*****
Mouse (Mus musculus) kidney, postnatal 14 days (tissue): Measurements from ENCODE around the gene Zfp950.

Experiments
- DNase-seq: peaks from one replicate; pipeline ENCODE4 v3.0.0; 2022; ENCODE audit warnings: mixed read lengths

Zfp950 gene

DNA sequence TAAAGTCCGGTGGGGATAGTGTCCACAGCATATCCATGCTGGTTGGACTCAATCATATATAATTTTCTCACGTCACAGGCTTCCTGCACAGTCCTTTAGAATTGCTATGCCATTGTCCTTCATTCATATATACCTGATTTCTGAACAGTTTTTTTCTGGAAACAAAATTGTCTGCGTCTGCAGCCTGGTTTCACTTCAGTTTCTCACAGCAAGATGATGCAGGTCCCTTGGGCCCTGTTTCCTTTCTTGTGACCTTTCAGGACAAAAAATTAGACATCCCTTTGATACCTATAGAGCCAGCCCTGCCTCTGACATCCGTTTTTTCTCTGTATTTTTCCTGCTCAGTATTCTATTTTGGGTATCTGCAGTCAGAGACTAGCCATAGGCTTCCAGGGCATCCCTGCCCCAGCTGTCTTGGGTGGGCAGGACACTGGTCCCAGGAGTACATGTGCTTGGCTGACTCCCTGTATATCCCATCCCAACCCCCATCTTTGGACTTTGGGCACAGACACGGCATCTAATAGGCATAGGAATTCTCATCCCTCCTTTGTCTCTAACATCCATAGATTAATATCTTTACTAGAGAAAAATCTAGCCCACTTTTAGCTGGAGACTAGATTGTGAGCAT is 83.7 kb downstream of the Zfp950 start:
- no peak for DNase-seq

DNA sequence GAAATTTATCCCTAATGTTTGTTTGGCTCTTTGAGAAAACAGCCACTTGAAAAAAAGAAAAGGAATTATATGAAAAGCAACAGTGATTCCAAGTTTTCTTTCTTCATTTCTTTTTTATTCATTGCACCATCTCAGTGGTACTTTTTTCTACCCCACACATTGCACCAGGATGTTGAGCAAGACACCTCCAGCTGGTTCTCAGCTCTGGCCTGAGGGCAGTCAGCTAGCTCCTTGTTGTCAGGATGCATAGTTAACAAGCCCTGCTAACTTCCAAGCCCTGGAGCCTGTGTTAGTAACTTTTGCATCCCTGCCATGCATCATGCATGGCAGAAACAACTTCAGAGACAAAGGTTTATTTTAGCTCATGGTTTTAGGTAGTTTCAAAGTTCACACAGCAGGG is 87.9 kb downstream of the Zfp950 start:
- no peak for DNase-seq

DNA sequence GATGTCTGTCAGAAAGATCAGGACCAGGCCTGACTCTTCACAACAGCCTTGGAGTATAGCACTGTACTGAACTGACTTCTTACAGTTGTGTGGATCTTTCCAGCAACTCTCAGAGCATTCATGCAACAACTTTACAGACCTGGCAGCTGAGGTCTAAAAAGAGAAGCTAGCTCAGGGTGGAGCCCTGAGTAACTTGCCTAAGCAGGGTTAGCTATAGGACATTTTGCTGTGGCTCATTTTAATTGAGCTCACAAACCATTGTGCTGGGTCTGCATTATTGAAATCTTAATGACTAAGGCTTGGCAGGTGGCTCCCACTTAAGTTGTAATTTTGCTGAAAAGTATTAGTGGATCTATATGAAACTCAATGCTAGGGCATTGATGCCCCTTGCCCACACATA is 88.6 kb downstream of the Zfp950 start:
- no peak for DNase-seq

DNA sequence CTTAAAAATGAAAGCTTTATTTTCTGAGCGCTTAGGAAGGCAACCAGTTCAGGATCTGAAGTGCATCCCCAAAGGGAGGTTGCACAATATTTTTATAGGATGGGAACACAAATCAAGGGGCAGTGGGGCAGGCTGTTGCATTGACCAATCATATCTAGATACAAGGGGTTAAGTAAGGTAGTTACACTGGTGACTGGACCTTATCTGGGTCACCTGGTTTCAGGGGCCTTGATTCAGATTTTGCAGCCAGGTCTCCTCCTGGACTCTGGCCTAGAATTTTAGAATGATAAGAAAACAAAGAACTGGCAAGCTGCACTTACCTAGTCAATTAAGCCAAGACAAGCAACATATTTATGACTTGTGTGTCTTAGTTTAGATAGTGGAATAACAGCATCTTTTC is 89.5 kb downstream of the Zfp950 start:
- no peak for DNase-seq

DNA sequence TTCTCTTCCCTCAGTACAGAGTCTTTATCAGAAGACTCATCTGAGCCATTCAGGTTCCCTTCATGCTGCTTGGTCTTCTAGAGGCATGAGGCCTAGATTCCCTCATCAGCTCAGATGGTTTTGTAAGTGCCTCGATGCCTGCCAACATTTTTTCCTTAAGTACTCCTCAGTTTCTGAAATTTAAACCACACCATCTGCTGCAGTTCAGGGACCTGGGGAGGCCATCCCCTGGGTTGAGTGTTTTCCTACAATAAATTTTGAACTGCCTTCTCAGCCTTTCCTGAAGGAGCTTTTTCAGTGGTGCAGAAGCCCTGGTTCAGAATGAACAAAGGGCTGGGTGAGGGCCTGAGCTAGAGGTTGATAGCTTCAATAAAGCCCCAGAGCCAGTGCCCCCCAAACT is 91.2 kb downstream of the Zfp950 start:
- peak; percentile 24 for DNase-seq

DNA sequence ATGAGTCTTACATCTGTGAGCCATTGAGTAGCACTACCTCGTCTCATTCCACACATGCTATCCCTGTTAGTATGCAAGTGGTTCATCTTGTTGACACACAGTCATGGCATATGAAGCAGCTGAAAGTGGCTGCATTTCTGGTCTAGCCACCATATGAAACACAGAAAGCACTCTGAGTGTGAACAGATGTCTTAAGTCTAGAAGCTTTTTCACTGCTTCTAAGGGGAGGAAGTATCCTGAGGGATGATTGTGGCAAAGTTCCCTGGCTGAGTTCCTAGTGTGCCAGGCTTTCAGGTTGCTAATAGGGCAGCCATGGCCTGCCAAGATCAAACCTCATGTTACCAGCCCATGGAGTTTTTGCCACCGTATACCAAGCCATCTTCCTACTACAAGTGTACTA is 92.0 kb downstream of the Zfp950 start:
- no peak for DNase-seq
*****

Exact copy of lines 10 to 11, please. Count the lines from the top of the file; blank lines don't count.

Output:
- no peak for DNase-seq

DNA sequence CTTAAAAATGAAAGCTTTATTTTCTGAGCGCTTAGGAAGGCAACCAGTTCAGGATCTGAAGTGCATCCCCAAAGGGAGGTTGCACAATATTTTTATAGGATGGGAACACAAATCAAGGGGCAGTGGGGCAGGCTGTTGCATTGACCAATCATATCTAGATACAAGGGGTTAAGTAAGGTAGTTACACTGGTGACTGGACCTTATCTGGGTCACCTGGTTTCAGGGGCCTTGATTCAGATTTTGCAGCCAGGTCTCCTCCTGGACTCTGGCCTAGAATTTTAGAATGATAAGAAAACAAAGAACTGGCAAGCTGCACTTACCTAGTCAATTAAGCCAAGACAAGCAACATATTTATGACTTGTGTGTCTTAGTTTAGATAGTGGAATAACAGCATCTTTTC is 89.5 kb downstream of the Zfp950 start: